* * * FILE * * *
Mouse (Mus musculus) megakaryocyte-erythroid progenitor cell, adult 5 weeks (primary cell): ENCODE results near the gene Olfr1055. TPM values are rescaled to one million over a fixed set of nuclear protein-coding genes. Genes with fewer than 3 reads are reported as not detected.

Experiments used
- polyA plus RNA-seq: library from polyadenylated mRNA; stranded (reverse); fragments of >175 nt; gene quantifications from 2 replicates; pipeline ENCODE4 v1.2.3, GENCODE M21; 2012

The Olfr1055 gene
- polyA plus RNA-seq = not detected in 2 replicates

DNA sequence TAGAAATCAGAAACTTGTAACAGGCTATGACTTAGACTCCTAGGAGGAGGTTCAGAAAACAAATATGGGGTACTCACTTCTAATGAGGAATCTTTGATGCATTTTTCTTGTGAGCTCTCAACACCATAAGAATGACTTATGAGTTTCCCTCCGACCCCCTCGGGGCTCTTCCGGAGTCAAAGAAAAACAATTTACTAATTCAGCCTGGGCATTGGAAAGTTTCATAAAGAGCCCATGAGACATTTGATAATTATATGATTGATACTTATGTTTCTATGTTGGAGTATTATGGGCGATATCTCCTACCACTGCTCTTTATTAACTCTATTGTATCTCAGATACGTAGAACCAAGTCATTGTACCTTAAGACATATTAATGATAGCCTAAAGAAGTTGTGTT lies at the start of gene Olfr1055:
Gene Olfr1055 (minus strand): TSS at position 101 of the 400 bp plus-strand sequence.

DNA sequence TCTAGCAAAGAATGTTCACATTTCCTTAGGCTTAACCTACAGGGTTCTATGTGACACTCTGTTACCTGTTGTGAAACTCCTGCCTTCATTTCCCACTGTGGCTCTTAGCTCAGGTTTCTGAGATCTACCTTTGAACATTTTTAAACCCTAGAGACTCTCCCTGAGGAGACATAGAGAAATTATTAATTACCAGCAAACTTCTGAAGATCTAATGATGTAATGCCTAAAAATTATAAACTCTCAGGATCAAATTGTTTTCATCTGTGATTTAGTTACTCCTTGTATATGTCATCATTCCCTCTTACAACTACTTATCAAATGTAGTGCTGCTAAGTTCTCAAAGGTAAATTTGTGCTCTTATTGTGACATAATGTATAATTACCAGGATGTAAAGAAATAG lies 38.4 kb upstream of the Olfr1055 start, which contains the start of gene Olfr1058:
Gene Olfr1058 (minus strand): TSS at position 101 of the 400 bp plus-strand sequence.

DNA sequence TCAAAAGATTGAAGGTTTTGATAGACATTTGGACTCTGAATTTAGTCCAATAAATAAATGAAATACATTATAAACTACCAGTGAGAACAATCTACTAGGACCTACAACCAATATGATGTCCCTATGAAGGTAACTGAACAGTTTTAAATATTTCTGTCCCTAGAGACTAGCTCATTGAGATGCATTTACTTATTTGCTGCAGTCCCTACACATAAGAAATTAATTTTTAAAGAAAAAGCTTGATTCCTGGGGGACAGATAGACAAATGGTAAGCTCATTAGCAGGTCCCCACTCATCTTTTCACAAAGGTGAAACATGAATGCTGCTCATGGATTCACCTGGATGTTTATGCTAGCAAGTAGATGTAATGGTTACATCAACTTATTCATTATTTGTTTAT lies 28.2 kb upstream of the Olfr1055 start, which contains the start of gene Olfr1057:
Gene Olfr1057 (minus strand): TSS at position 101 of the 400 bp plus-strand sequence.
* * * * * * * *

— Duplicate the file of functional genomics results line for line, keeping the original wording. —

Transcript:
Mouse (Mus musculus) megakaryocyte-erythroid progenitor cell, adult 5 weeks (primary cell): ENCODE results near the gene Olfr1055. TPM values are rescaled to one million over a fixed set of nuclear protein-coding genes. Genes with fewer than 3 reads are reported as not detected.

Experiments used
- polyA plus RNA-seq: library from polyadenylated mRNA; stranded (reverse); fragments of >175 nt; gene quantifications from 2 replicates; pipeline ENCODE4 v1.2.3, GENCODE M21; 2012

The Olfr1055 gene
- polyA plus RNA-seq = not detected in 2 replicates

DNA sequence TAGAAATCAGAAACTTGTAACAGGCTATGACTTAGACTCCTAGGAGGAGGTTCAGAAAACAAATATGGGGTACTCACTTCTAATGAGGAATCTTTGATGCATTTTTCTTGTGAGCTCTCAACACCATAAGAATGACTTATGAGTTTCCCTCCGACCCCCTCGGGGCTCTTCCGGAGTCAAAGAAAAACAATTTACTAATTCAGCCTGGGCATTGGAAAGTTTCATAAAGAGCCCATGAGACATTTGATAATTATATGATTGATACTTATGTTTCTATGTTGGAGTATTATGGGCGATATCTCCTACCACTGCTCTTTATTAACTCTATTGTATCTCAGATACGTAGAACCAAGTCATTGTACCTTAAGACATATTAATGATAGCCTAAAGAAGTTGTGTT lies at the start of gene Olfr1055:
Gene Olfr1055 (minus strand): TSS at position 101 of the 400 bp plus-strand sequence.

DNA sequence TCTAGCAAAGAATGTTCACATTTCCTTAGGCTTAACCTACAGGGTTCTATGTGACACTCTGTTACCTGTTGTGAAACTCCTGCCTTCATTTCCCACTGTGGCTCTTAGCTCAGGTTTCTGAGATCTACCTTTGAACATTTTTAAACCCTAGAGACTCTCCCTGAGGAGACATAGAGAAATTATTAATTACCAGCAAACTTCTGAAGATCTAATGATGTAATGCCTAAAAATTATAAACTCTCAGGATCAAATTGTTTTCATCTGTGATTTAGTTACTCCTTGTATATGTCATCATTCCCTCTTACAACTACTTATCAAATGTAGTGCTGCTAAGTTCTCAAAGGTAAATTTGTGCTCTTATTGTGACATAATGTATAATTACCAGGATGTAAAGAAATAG lies 38.4 kb upstream of the Olfr1055 start, which contains the start of gene Olfr1058:
Gene Olfr1058 (minus strand): TSS at position 101 of the 400 bp plus-strand sequence.

DNA sequence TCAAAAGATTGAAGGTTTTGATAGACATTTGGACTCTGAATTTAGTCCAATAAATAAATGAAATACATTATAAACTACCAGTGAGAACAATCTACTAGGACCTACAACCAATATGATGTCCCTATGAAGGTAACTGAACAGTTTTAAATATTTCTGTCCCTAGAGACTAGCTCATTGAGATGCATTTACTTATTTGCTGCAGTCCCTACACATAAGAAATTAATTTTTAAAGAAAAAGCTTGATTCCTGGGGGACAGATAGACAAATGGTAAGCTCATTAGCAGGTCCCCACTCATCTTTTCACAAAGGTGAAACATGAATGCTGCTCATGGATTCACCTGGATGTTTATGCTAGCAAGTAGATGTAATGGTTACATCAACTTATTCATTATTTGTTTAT lies 28.2 kb upstream of the Olfr1055 start, which contains the start of gene Olfr1057:
Gene Olfr1057 (minus strand): TSS at position 101 of the 400 bp plus-strand sequence.